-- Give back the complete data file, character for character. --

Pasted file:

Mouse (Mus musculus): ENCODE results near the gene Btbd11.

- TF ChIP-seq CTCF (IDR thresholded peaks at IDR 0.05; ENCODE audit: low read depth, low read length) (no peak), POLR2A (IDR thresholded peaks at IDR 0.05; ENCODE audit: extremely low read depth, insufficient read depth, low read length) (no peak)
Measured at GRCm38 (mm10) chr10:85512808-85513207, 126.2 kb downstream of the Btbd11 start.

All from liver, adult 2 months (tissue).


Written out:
Mouse (Mus musculus): ENCODE results near the gene Btbd11.

- TF ChIP-seq CTCF (IDR thresholded peaks at IDR 0.05; ENCODE audit: low read depth, low read length) (no peak), POLR2A (IDR thresholded peaks at IDR 0.05; ENCODE audit: extremely low read depth, insufficient read depth, low read length) (no peak)
Measured at GRCm38 (mm10) chr10:85512808-85513207, 126.2 kb downstream of the Btbd11 start.

All from liver, adult 2 months (tissue).